In the summer of 1970 I had a cool teenager vacation job: writing computer programs for a trucking company in downtown Los Angeles. After I finished coding a new report, my boss asked me to share it with a small department’s employees. I told the fifteen people there what I had done. And I saw their horror as we realized that my report replaced what they had been doing for a paycheck.
I felt terrible about the consequences of my work. I felt angry with my boss who knew exactly what would happen. He had made me the unwitting messenger of bad news. I never found out the consequences, but we’ve all heard countless stories like this.
We are building and bringing to market machines that perform what were formerly high-level executive functions (e.g. financial and legal advice) and “job-safe” manual labor (industrial and service robots). I believe we are at a tipping point where the unexamined assumption that there will somehow always be enough paid work for people is breaking down.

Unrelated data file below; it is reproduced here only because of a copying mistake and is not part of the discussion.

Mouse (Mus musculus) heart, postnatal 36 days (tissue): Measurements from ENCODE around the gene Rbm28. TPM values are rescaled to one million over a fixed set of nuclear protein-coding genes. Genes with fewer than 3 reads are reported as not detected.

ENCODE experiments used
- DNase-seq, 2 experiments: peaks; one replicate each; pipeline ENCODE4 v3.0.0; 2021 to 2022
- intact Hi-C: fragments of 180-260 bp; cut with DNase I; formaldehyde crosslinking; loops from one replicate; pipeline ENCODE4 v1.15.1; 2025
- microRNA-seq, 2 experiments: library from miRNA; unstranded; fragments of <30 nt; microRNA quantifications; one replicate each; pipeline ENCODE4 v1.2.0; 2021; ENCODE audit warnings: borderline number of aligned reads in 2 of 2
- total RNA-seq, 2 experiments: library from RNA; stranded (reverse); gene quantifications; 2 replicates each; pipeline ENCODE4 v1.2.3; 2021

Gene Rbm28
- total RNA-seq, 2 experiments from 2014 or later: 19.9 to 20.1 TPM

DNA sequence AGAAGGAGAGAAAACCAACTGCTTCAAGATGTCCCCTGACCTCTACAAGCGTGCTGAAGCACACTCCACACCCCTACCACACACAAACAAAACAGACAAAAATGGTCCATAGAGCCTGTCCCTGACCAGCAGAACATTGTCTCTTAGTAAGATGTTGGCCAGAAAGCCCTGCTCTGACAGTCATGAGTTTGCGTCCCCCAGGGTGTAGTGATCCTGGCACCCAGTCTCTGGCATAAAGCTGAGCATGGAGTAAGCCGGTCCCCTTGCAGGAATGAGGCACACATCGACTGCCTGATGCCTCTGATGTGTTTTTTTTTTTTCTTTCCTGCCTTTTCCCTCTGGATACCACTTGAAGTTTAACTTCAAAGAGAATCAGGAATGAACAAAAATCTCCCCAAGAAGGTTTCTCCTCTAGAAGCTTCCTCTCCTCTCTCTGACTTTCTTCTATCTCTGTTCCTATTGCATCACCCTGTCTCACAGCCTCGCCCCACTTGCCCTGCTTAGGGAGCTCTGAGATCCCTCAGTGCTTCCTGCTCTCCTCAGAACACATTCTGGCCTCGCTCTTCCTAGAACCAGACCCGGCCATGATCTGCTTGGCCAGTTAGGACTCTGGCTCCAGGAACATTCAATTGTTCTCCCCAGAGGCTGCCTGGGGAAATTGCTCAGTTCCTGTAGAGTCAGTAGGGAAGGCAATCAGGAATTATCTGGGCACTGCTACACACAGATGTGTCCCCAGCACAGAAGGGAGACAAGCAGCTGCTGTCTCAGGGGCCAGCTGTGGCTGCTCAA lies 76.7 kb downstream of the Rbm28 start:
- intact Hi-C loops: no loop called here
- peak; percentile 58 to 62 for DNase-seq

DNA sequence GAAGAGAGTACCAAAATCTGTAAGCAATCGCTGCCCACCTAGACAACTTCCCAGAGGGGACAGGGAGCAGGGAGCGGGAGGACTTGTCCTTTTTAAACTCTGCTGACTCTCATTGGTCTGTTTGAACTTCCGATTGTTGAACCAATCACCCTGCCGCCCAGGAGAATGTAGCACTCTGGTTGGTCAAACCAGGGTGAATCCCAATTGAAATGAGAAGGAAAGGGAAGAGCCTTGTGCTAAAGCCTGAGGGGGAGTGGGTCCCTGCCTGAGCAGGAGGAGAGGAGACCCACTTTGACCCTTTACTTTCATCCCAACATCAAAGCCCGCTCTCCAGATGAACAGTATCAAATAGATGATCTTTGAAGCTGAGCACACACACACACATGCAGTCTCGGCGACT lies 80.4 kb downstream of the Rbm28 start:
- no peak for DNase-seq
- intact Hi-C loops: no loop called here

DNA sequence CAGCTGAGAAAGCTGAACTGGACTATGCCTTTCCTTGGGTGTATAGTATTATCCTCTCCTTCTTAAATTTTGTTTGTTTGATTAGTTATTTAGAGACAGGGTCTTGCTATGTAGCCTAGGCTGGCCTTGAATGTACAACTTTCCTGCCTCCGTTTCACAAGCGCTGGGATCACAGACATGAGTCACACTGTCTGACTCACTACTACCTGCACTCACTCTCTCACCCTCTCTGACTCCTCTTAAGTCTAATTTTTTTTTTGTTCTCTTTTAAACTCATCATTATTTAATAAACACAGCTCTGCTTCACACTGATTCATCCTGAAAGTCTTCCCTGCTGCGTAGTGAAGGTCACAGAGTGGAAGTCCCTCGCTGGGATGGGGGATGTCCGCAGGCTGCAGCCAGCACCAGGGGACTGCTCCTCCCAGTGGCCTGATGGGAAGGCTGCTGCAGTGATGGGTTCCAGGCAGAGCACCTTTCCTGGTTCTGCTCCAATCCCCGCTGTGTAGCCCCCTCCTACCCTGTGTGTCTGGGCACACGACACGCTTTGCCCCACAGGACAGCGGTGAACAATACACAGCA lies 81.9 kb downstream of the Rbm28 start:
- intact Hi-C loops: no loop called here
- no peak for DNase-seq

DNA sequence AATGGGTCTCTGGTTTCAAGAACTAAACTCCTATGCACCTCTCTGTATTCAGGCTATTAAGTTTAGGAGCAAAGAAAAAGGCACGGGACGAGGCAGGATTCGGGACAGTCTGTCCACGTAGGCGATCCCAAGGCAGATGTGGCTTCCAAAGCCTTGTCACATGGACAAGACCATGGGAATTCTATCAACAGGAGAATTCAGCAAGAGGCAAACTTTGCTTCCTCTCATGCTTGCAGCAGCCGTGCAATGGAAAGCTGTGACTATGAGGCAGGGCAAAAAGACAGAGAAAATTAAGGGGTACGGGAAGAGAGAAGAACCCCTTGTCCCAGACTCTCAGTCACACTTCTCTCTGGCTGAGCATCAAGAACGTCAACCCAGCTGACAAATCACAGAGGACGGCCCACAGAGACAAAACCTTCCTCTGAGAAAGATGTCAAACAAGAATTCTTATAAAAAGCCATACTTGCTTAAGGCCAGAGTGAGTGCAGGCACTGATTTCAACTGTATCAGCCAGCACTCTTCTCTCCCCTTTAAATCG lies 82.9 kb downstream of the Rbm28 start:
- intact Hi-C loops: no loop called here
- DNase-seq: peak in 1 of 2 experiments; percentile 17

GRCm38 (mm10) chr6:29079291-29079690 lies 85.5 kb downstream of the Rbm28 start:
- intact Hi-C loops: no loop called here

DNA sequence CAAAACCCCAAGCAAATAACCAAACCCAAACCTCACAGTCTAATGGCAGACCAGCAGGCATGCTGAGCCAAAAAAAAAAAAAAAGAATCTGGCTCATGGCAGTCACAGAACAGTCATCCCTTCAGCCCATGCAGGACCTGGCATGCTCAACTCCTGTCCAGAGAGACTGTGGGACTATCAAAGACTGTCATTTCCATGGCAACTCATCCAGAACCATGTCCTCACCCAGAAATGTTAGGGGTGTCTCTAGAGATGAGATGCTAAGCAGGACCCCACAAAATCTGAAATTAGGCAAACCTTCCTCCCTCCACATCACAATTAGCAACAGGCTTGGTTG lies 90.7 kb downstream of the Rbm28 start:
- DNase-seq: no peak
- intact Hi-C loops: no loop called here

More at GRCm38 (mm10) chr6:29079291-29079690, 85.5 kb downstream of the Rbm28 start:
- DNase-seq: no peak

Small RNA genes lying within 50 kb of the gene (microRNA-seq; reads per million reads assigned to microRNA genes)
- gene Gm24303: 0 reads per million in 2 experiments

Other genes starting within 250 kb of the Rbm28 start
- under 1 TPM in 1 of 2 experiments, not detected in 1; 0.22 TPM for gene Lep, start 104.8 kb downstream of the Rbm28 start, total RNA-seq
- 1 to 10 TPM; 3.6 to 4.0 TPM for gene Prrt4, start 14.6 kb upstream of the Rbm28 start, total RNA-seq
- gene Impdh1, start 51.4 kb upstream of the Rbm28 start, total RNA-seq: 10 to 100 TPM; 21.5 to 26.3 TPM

Our children have a much harder time landing a “good job” unless they have an ever-shrinking set of high-level, constantly shifting skills.
It’s time to face an unpleasant reality. The notion that there will be enough paid jobs to allow workers to make a decent living may no longer be sustainable.
We need to seriously consider implementing universal basic income before we end up in a world where a tiny elite is paid for work and the rest has nothing to do and no income.
[Written after reading the New York Times article Robocalypse Now? Central Bankers Argue Whether Automation Will Kill Jobs.]
Photo attribution: Flickr user jurvetson